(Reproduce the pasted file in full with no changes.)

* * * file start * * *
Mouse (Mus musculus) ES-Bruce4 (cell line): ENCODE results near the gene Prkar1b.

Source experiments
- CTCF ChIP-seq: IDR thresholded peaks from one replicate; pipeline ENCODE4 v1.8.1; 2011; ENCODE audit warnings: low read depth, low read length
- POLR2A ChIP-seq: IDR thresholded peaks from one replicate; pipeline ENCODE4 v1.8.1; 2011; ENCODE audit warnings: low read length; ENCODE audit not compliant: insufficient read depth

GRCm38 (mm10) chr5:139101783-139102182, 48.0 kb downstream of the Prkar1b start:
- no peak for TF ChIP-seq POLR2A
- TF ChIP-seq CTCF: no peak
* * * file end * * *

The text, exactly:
Mouse (Mus musculus) ES-Bruce4 (cell line): ENCODE results near the gene Prkar1b.

Source experiments
- CTCF ChIP-seq: IDR thresholded peaks from one replicate; pipeline ENCODE4 v1.8.1; 2011; ENCODE audit warnings: low read depth, low read length
- POLR2A ChIP-seq: IDR thresholded peaks from one replicate; pipeline ENCODE4 v1.8.1; 2011; ENCODE audit warnings: low read length; ENCODE audit not compliant: insufficient read depth

GRCm38 (mm10) chr5:139101783-139102182, 48.0 kb downstream of the Prkar1b start:
- no peak for TF ChIP-seq POLR2A
- TF ChIP-seq CTCF: no peak